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Divisibility Chains Generalization

Based on this problem.


Define two positive integer sequences \(\{a_n\}\) and \(\{b_n\}\) be defined as \(a_1\ne b_1\), \(a_{n+1}=a_n+k\) and \(b_{n+1}=b_n+k\). These two sequences form an Order \(k\) Divisibility Chain of length \(n\) if \(a_i\mid b_i\) for \(i=1\to n\).

Prove that no matter what \(n\) and \(k\) you choose, there always exists an infinite number of sequences \(\{a_n\}\) and \(\{b_n\}\) that form an Order \(k\) Divisibility Chain of length \(n\).


Please only post hints, do not post the solution. If you do, it will give away the solution for the problem I based this on. Thanks.

Note by Daniel Liu
3 years, 6 months ago

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Take \(a_1=k, b_1=k+k\times n!\). This gives an example of a single such sequence for any n,k. Should not be hard to generalize this to produce infinitely many such sequences,

Abhishek Sinha - 3 years, 6 months ago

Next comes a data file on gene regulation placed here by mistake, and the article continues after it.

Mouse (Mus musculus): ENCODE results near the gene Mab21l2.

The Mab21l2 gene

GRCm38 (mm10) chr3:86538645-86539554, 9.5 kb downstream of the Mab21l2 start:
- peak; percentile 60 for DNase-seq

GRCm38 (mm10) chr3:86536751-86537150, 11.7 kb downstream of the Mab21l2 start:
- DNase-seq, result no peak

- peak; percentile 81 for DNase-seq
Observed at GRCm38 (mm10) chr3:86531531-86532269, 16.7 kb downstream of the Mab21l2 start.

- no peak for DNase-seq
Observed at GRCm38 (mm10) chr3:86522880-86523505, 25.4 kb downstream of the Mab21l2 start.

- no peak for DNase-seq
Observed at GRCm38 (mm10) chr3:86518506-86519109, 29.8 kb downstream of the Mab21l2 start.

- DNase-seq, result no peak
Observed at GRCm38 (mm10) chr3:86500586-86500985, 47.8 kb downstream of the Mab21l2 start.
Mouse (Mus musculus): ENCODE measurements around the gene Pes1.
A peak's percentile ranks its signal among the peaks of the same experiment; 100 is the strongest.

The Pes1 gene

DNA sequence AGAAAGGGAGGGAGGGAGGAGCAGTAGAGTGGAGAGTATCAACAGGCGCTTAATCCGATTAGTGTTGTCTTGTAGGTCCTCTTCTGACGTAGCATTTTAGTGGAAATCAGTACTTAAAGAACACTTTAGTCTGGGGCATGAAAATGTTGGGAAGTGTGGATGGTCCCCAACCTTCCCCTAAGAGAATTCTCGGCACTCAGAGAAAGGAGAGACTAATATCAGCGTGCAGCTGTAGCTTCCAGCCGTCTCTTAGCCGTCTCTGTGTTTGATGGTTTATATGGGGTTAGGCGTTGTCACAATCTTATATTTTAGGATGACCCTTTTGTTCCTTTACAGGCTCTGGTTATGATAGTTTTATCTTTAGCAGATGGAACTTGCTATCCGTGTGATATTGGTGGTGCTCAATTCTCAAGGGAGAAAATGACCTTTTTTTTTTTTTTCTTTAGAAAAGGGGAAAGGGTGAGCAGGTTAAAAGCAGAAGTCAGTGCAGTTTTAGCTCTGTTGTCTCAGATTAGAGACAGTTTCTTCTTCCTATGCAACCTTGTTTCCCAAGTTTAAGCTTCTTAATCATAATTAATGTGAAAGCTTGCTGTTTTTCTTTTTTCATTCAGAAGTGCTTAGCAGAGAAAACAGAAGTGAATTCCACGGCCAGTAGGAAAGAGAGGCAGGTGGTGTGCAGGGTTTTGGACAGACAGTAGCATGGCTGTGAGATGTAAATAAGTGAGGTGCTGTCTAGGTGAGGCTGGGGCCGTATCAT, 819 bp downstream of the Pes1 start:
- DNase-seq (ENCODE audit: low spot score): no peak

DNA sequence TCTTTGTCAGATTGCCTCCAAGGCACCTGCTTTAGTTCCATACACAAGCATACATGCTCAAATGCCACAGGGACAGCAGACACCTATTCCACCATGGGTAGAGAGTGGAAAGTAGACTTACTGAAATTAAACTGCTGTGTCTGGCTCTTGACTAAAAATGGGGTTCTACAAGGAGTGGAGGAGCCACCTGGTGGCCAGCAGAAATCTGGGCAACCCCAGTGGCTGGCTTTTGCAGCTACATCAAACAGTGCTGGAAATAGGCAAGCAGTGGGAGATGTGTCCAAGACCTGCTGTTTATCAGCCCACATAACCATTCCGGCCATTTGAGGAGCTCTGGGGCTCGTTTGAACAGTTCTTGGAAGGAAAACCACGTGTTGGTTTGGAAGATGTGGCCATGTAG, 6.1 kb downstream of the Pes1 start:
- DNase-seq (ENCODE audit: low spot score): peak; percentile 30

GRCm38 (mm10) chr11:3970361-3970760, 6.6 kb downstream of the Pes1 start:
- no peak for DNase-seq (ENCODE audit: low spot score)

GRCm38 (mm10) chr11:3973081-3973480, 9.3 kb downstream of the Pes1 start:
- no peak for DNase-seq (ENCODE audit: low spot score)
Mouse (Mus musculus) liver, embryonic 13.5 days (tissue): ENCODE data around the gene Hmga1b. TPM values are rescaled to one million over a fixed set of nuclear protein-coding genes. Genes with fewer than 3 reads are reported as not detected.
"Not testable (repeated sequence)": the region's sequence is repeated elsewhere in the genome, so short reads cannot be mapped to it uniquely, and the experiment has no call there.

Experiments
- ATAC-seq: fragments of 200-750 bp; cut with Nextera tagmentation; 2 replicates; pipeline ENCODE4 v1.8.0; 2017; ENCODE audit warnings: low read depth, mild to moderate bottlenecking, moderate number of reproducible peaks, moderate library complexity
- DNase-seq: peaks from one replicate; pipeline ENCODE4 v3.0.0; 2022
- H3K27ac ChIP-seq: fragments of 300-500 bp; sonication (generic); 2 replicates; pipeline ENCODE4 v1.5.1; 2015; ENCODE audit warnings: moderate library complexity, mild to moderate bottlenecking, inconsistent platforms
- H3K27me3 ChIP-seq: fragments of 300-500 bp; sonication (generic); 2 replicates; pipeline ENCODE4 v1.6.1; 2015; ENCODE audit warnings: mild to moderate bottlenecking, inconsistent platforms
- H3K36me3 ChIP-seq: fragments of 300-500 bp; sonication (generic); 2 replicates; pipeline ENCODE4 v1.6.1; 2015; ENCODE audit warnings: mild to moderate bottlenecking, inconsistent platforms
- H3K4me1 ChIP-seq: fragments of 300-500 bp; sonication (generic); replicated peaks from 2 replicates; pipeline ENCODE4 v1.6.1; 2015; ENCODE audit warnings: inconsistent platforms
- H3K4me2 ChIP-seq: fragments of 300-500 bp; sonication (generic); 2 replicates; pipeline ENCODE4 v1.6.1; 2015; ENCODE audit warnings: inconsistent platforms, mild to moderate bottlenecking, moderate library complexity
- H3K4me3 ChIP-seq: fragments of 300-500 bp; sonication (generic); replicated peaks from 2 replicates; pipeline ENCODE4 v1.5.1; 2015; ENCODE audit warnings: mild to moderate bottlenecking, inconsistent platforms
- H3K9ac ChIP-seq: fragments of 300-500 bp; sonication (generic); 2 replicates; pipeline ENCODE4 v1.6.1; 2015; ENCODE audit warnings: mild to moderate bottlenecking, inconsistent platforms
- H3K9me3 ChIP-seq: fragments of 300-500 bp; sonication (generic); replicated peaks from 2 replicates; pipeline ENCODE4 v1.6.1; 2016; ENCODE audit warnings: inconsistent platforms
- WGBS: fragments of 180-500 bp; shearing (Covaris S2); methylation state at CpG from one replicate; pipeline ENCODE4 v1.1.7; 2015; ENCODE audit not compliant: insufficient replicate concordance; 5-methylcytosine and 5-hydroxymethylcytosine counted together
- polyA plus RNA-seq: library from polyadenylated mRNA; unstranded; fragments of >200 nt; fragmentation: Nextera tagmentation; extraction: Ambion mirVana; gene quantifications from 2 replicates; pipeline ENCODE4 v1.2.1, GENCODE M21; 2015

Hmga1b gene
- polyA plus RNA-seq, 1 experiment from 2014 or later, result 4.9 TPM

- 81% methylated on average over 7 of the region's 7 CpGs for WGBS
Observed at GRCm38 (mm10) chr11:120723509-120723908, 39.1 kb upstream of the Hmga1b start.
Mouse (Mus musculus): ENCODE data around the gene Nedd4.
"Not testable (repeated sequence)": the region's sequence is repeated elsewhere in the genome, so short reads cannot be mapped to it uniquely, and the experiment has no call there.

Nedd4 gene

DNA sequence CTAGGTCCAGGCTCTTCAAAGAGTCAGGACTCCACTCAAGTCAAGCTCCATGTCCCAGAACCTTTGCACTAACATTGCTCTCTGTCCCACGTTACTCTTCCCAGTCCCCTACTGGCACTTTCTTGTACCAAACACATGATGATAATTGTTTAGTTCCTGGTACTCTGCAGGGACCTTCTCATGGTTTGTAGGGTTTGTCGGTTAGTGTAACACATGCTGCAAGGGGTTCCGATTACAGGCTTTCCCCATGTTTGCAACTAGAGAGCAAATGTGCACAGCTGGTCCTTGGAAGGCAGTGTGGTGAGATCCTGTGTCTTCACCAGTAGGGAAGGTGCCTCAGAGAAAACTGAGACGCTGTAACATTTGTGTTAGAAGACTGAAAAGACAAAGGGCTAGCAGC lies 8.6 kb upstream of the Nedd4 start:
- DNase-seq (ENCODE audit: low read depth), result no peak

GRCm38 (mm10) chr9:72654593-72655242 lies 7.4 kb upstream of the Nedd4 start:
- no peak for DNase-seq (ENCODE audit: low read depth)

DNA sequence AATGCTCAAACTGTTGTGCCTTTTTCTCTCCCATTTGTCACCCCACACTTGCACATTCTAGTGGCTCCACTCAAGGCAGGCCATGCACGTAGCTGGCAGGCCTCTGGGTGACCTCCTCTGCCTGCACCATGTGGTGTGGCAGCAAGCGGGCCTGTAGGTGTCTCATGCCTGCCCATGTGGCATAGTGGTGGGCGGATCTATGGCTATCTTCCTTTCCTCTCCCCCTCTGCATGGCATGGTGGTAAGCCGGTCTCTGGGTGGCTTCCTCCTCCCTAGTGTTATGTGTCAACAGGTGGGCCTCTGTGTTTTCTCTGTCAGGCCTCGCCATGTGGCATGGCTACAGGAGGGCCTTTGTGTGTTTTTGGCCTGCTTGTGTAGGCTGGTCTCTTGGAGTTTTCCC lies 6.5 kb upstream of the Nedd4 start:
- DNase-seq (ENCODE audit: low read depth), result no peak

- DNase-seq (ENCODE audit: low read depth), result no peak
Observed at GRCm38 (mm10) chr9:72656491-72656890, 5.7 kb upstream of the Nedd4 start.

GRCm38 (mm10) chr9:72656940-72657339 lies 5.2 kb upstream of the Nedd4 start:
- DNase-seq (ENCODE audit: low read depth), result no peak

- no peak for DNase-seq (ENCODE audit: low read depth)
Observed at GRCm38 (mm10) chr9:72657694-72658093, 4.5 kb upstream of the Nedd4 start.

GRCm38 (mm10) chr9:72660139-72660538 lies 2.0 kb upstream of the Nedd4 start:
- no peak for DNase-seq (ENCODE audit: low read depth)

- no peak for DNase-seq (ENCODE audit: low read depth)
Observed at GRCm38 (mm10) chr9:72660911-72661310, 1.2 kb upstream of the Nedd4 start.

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Hint: Consider the sequence in modulo \(lcm(a_1,a_2,...,a_n)\). From there rest will be pretty easy.

@Daniel Liu : Am I being too obvious?

Siam Habib - 3 years, 6 months ago

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No, you're not being too obvious as far as I can tell.

Now to think about it, I should have posted this problem for the Proofathon Sequences and Series competition. Dang!

Daniel Liu - 3 years, 6 months ago

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Hint: \(a_1 = b_1\)

(Which, by the way, is why I reported the problem.)

Ivan Koswara - 3 years, 6 months ago

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I can't believe I didn't realize that any \(a_1=b_1\) works. Edited the problem and this note to show that \(a_1\ne b_1\).

Daniel Liu - 3 years, 6 months ago

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